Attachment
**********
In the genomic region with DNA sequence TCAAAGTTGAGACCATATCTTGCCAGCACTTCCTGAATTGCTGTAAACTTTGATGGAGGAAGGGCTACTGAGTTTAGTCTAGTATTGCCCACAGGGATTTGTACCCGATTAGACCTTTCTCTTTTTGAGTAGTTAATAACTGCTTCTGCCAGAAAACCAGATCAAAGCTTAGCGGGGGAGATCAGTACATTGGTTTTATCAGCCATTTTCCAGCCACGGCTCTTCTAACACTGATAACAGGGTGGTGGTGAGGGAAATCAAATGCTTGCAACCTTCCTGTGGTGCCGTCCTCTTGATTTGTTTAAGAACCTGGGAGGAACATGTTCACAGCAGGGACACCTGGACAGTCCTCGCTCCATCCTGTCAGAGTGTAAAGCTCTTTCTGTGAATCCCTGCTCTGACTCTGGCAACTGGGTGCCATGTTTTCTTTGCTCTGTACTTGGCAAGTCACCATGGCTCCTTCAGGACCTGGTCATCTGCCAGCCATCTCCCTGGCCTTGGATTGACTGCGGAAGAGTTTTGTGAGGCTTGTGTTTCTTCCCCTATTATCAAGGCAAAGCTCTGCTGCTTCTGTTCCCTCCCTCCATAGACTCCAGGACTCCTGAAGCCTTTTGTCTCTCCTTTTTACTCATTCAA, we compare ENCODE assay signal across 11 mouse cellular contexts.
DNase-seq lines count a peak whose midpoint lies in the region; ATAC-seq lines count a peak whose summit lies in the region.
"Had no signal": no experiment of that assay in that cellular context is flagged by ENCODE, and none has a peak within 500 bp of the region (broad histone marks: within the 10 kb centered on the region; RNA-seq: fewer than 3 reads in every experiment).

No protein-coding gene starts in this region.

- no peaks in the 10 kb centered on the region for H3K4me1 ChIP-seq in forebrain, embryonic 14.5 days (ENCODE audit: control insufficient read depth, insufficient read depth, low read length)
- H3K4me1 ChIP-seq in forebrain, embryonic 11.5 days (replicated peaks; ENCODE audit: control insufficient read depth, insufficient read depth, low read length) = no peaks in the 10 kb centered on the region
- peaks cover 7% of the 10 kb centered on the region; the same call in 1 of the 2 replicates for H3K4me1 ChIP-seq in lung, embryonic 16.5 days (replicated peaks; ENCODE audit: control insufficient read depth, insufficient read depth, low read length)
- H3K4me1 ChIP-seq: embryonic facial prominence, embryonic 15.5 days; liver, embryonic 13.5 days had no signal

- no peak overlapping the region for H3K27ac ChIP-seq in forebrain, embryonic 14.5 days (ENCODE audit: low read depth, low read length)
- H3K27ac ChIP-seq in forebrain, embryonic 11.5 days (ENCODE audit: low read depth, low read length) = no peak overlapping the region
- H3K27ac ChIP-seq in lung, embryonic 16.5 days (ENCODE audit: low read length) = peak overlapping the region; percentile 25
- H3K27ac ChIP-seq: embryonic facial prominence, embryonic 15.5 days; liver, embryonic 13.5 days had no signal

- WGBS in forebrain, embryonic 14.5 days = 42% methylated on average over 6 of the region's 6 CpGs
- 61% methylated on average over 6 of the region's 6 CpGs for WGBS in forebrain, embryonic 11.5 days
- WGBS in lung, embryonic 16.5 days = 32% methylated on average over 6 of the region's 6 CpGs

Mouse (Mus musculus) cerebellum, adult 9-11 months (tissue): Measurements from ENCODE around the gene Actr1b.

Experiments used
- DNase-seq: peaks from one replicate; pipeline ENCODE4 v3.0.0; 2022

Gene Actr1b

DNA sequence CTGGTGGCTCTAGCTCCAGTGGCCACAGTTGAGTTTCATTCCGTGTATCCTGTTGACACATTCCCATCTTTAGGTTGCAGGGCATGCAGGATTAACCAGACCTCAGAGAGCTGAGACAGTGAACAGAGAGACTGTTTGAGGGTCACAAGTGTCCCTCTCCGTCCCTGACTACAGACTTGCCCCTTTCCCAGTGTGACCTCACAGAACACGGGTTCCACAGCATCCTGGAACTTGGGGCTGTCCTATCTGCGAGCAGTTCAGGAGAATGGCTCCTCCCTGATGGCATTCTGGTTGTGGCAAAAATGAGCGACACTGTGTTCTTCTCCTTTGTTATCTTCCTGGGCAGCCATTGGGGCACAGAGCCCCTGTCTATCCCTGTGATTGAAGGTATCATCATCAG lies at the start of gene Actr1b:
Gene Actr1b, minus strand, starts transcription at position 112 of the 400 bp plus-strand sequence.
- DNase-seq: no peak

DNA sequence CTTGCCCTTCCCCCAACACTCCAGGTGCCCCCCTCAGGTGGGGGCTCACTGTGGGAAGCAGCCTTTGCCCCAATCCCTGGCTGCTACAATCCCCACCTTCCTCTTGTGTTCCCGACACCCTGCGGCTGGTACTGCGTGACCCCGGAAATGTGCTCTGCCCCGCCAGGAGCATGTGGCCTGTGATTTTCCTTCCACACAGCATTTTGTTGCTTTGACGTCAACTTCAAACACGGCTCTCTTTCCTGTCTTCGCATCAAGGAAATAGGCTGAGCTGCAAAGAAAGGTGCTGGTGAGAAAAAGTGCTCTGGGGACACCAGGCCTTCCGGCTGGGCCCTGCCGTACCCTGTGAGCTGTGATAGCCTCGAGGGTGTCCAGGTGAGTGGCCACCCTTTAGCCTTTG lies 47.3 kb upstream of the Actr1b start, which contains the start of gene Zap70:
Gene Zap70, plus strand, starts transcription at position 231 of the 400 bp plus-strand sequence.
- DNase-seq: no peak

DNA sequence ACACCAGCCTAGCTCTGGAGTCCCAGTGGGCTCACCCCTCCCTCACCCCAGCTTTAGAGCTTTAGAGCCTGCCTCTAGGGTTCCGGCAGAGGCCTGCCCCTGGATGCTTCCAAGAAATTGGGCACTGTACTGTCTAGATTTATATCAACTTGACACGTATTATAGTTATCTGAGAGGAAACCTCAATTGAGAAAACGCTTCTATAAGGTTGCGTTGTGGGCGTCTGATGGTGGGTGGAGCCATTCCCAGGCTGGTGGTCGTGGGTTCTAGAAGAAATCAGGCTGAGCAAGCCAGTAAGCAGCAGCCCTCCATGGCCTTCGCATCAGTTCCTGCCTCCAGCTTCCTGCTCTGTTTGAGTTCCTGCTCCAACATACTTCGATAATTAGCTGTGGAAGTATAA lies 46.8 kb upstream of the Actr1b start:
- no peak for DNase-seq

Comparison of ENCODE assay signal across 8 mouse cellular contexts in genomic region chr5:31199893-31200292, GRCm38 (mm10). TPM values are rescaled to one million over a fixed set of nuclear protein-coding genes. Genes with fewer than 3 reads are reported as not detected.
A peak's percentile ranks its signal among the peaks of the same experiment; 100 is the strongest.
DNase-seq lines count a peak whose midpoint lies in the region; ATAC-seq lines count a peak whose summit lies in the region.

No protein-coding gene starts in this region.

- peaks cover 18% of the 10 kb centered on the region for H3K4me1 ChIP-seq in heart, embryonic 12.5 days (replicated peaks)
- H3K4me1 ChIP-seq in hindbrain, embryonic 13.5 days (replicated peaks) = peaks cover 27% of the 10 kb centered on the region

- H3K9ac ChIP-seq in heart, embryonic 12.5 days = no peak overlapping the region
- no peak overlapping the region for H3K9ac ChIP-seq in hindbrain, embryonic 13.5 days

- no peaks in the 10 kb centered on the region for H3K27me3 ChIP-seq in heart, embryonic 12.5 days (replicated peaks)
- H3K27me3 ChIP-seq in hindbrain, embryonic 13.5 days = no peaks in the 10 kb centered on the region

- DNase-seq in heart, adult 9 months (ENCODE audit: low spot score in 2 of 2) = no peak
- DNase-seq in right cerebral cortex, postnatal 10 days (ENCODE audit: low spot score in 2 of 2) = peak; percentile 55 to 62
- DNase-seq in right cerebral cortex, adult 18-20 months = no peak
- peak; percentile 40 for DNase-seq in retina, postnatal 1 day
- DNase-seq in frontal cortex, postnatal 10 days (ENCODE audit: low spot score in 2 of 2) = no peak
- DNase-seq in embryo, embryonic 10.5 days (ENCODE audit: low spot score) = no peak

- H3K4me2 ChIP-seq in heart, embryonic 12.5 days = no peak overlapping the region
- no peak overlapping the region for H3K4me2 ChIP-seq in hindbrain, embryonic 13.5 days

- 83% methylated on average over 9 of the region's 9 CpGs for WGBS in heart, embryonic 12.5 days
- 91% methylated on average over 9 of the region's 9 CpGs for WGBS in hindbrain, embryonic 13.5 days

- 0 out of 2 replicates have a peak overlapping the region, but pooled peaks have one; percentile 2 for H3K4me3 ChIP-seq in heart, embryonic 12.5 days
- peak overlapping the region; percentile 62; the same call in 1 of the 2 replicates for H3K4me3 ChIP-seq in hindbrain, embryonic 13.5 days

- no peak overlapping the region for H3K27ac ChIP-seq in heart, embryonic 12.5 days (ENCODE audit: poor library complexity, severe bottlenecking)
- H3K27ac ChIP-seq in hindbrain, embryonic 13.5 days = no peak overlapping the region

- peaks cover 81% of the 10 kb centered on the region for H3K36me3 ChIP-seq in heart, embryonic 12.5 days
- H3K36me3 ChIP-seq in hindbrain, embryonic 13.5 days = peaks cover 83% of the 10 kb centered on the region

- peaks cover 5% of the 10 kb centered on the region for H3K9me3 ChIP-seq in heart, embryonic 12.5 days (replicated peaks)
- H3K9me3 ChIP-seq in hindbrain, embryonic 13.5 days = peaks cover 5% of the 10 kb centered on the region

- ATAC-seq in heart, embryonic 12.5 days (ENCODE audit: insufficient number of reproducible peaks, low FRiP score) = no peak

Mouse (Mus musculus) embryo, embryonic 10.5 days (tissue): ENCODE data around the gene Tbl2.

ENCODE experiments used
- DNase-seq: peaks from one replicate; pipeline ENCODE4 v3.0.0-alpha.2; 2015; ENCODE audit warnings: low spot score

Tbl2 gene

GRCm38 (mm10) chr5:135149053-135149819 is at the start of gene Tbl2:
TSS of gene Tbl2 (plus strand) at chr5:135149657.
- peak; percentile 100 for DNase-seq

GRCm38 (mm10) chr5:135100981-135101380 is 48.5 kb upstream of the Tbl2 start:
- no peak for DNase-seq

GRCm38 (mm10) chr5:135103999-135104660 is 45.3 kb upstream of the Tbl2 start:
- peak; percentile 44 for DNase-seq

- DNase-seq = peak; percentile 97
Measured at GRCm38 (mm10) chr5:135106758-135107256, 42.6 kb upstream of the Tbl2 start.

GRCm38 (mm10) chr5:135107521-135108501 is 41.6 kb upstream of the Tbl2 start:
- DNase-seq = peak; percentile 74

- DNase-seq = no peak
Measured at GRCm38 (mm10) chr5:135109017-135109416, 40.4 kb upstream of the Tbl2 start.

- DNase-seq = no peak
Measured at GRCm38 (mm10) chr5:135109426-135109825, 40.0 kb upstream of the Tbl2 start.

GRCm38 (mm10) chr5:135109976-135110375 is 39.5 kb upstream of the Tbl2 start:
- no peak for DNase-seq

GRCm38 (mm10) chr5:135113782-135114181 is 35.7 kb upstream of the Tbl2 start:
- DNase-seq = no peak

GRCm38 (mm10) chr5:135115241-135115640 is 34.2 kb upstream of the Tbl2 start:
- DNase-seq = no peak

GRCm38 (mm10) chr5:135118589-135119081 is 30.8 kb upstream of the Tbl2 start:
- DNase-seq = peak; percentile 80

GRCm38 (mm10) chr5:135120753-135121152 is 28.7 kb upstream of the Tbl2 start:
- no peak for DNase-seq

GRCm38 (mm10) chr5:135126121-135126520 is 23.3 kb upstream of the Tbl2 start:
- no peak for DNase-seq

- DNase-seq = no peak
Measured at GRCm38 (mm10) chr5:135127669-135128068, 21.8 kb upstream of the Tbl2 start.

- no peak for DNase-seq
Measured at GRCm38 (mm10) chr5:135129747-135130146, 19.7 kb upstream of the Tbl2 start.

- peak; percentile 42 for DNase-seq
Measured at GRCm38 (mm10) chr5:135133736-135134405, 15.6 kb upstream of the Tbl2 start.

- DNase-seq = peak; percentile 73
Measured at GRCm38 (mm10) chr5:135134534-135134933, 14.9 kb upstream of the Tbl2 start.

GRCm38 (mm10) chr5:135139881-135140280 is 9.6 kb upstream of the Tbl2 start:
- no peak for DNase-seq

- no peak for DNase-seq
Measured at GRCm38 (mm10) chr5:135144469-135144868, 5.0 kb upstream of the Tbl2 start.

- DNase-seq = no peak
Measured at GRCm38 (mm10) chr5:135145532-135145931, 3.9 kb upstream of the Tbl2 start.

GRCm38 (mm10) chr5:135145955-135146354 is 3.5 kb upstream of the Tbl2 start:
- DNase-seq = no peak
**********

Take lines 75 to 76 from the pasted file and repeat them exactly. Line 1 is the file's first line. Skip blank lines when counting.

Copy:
Measured at GRCm38 (mm10) chr5:135109426-135109825, 40.0 kb upstream of the Tbl2 start.

GRCm38 (mm10) chr5:135109976-135110375 is 39.5 kb upstream of the Tbl2 start: